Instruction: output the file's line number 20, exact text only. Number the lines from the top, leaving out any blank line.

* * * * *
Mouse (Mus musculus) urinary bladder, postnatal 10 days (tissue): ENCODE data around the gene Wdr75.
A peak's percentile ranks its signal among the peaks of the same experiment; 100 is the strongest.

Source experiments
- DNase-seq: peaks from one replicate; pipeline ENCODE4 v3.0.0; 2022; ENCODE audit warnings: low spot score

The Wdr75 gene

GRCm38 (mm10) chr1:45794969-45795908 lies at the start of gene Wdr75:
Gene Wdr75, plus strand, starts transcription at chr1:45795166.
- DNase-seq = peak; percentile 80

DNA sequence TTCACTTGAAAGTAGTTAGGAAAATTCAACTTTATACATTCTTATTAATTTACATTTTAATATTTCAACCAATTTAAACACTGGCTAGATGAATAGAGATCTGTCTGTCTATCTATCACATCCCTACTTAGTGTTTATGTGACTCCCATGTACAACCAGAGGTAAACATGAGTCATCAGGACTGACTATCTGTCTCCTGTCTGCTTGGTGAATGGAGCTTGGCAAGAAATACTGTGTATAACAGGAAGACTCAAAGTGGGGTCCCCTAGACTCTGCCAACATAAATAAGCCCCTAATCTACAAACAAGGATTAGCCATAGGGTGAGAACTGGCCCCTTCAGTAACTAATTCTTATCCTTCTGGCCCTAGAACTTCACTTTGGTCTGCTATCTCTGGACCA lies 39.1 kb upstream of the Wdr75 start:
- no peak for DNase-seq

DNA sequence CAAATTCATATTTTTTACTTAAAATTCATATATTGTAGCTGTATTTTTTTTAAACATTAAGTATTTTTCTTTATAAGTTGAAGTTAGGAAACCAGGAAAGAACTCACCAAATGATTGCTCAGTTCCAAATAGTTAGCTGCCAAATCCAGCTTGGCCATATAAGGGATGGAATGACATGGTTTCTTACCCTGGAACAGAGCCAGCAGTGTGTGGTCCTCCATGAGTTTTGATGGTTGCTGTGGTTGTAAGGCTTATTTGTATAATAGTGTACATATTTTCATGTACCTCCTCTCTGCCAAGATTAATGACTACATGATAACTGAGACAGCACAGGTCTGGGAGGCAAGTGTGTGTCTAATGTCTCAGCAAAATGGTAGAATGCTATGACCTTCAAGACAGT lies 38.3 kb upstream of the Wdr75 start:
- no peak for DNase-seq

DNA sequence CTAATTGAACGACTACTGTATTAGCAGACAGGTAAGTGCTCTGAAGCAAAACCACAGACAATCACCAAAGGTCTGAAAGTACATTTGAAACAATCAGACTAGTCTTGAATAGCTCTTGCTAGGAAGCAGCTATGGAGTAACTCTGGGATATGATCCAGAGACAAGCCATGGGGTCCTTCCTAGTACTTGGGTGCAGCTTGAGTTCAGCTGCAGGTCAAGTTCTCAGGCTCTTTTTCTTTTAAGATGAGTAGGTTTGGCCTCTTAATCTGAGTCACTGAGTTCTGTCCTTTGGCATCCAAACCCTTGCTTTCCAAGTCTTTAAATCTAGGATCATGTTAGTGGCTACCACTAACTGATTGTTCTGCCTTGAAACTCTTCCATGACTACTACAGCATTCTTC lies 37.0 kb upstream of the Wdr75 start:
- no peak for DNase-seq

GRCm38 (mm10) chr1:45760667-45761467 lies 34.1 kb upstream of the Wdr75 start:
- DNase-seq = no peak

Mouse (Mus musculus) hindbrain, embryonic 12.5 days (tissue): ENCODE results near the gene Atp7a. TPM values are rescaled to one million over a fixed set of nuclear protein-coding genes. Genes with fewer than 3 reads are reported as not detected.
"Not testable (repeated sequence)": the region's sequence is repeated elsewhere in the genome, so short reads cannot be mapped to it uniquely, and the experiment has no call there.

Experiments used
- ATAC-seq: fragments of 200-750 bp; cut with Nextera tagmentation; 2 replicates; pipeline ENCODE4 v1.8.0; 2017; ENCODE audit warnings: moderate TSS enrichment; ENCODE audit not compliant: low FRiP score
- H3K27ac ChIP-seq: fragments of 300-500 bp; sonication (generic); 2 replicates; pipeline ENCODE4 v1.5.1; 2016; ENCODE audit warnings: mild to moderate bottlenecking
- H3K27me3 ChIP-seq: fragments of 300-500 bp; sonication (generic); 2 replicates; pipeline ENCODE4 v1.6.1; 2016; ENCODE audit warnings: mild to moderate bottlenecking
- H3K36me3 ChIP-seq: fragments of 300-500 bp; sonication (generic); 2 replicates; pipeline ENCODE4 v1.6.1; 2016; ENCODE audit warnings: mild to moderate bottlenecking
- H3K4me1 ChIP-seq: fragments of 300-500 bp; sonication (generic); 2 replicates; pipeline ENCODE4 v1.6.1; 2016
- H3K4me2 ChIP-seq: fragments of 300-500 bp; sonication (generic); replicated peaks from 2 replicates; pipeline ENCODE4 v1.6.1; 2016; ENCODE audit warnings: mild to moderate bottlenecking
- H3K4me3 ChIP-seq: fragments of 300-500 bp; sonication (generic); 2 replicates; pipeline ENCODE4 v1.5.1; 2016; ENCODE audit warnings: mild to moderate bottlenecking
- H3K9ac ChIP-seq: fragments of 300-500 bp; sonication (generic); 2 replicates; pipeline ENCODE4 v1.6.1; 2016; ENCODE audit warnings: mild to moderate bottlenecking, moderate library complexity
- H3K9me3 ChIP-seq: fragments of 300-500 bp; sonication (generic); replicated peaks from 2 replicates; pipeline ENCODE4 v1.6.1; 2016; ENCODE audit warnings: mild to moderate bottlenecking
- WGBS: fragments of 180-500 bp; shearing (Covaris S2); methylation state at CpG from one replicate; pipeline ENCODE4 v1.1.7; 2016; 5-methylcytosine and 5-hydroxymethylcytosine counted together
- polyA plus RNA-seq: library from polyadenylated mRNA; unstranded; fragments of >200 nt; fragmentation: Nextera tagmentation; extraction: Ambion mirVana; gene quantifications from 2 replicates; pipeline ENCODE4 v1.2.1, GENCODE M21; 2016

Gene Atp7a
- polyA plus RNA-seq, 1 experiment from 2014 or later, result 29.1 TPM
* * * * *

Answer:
- ATAC-seq: fragments of 200-750 bp; cut with Nextera tagmentation; 2 replicates; pipeline ENCODE4 v1.8.0; 2017; ENCODE audit warnings: moderate TSS enrichment; ENCODE audit not compliant: low FRiP score